Download the report: Unpacking social licence to operate and partnerships – developing tools for guidance and assessment


2. Understanding motivated networks

This research complements the focus on impacts of the myrtle response operations by interviewing those motivated to be involved.

Ten people were interviewed by phone for an hour each. Participants were largely motivated as professionals, working in a plant related sector or the public sector, but also in the not-for-profit sector, as private consultants or service contractors, and mana whenua.

Key finding include:

  • Several positive examples of motivated individuals and organisations working effectively as partners in the response and management efforts.

  • Examples of networks helping to share information across sectors, iwi and government.

  • Several barriers to involvement, or areas where agencies did not effectively engage with potential partners, missing out on possible expertise and response support opportunities.

  • Recommendations were made to address these issues and prepare for future biosecurity responses.
Download the report: Understanding motivated networks

3. Survey of individuals impacted by myrtle rust

This research sought to understand public experience and acceptance of response operations and management options to inform future decisions on research, management and communication of biosecurity incursions.

An online survey was conducted to gather quantitative data on perceptions of risk associated with myrtle rust, its impacts and management options to understand issues of social acceptability.

Key findings include:

  • People are concerned about biosecurity and are prepared to make sacrifices for the greater good. Many indicated a strong sense of doing everything possible to control the outbreak of the myrtle rust. However, attention needs to be paid to how response operations are run, and in particular how people are engaged throughout the response period.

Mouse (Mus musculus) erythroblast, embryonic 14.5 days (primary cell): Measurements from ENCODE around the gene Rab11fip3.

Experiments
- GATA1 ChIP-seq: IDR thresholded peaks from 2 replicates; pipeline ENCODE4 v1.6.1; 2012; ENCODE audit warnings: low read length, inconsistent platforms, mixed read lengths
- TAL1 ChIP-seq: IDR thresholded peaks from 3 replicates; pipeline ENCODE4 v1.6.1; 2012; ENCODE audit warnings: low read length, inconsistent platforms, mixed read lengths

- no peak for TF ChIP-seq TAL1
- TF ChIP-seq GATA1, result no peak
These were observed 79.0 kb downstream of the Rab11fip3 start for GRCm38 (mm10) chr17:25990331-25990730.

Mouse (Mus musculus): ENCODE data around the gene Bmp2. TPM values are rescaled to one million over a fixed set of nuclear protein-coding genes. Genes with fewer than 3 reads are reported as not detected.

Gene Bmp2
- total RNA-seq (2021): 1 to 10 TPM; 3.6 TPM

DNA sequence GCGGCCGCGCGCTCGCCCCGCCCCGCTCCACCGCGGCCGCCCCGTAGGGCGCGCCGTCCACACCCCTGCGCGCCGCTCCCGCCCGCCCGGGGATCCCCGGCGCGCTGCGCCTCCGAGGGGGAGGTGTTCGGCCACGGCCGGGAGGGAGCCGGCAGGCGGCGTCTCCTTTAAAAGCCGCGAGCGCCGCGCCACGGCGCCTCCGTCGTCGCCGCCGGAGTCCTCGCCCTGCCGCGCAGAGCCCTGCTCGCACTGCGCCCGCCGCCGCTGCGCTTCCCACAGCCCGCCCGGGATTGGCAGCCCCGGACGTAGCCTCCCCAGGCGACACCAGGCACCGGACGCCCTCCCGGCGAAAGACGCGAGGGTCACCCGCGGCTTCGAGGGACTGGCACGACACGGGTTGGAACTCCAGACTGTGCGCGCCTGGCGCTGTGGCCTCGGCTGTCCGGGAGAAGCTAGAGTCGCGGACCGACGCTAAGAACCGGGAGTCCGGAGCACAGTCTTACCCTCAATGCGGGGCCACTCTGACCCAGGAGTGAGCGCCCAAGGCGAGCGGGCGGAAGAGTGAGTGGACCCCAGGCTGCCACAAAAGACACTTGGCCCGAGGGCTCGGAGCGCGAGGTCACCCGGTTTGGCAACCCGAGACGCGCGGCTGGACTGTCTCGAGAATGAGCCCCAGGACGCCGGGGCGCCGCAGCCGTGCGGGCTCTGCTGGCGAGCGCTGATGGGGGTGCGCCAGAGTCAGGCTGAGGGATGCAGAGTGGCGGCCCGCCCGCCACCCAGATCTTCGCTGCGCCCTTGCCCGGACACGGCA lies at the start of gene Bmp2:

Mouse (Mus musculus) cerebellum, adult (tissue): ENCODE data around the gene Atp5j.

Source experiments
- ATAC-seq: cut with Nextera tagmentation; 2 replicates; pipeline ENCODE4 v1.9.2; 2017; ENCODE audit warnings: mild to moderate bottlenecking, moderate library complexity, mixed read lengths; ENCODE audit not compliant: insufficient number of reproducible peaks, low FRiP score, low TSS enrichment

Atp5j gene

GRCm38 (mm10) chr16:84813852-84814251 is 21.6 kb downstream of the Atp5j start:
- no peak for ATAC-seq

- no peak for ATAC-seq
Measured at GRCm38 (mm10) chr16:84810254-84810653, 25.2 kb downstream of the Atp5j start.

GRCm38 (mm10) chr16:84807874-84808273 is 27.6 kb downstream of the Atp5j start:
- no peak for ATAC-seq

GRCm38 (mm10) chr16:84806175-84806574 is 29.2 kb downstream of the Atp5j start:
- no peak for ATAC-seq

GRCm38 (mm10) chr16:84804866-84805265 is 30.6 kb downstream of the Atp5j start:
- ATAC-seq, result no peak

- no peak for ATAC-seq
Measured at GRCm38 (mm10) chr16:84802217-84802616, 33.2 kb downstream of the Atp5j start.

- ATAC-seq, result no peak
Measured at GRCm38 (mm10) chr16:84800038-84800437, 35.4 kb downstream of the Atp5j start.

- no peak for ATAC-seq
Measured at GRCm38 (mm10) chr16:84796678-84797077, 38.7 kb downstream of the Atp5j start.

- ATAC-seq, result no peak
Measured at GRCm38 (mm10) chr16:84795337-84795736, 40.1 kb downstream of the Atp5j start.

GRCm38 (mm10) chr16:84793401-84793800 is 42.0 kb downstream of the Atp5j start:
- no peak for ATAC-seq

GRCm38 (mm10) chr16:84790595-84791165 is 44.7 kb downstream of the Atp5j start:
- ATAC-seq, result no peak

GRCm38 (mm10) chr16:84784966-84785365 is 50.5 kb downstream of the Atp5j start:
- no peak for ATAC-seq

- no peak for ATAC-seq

• Positively, many social licence to operate concerns raised in other strands of this theme were met according to respondents, such as respect for privacy, being treated with fairness, and being treated with respect.

  • While there was strong support for incursion response and good evidence of social licence, there were concerns that relate to the expectations and maintenance of public interest in biosecurity. 

Download the report: Survey of individuals impacted by myrtle rust

4. The lived experience of the 2017 myrtle rust biosecurity response: A Taranaki case study

This report investigated the effects on local communities and stakeholders of the response programme undertaken following the discovery of myrtle rust in Taranaki in 2017. Data was collected through interviews and focus groups (23 individuals in total).

The report provides guidance on how to build and maintain social licence where applicable, and on how to work effectively with communities impacted in future.

While many factors contribute to trust and the social licence process, the key criteria that emerged from this case study were relationships, response to community concerns, competency, communications and procedural fairness.

It was the perceived inconsistencies in the delivery of actions within these criteria that caused the most concern for participants and which influenced their granting or revoking of social licence.


Download the report: A Taranaki case study (23 individuals)